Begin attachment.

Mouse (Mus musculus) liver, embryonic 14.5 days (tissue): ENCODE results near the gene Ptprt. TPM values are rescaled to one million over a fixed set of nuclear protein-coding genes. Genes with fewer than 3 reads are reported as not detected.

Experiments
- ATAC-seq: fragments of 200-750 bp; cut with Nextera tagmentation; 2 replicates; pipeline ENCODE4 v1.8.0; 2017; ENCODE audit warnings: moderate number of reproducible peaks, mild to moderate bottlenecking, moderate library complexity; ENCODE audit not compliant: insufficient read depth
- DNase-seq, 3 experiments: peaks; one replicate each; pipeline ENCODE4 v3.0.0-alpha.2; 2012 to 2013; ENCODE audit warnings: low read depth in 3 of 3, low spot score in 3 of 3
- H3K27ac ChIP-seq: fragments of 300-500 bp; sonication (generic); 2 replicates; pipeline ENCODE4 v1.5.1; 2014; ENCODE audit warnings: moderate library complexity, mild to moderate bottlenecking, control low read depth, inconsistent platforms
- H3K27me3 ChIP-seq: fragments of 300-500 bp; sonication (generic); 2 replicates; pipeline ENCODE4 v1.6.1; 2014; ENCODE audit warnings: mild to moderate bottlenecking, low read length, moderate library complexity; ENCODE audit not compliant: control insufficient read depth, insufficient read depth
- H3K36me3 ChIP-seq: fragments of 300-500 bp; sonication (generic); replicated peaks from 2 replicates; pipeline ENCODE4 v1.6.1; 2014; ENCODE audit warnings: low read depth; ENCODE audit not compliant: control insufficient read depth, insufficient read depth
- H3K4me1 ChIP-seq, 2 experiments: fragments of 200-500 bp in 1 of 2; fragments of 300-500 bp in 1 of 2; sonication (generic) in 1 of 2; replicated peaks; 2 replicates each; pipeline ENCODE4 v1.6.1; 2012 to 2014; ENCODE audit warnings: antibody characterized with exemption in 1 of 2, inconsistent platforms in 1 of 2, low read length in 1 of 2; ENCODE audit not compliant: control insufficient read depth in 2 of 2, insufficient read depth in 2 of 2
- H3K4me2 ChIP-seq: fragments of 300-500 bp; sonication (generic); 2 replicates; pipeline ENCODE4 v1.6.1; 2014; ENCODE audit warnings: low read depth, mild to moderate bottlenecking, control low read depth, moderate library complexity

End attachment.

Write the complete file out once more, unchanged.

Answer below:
Mouse (Mus musculus) liver, embryonic 14.5 days (tissue): ENCODE results near the gene Ptprt. TPM values are rescaled to one million over a fixed set of nuclear protein-coding genes. Genes with fewer than 3 reads are reported as not detected.

Experiments
- ATAC-seq: fragments of 200-750 bp; cut with Nextera tagmentation; 2 replicates; pipeline ENCODE4 v1.8.0; 2017; ENCODE audit warnings: moderate number of reproducible peaks, mild to moderate bottlenecking, moderate library complexity; ENCODE audit not compliant: insufficient read depth
- DNase-seq, 3 experiments: peaks; one replicate each; pipeline ENCODE4 v3.0.0-alpha.2; 2012 to 2013; ENCODE audit warnings: low read depth in 3 of 3, low spot score in 3 of 3
- H3K27ac ChIP-seq: fragments of 300-500 bp; sonication (generic); 2 replicates; pipeline ENCODE4 v1.5.1; 2014; ENCODE audit warnings: moderate library complexity, mild to moderate bottlenecking, control low read depth, inconsistent platforms
- H3K27me3 ChIP-seq: fragments of 300-500 bp; sonication (generic); 2 replicates; pipeline ENCODE4 v1.6.1; 2014; ENCODE audit warnings: mild to moderate bottlenecking, low read length, moderate library complexity; ENCODE audit not compliant: control insufficient read depth, insufficient read depth
- H3K36me3 ChIP-seq: fragments of 300-500 bp; sonication (generic); replicated peaks from 2 replicates; pipeline ENCODE4 v1.6.1; 2014; ENCODE audit warnings: low read depth; ENCODE audit not compliant: control insufficient read depth, insufficient read depth
- H3K4me1 ChIP-seq, 2 experiments: fragments of 200-500 bp in 1 of 2; fragments of 300-500 bp in 1 of 2; sonication (generic) in 1 of 2; replicated peaks; 2 replicates each; pipeline ENCODE4 v1.6.1; 2012 to 2014; ENCODE audit warnings: antibody characterized with exemption in 1 of 2, inconsistent platforms in 1 of 2, low read length in 1 of 2; ENCODE audit not compliant: control insufficient read depth in 2 of 2, insufficient read depth in 2 of 2
- H3K4me2 ChIP-seq: fragments of 300-500 bp; sonication (generic); 2 replicates; pipeline ENCODE4 v1.6.1; 2014; ENCODE audit warnings: low read depth, mild to moderate bottlenecking, control low read depth, moderate library complexity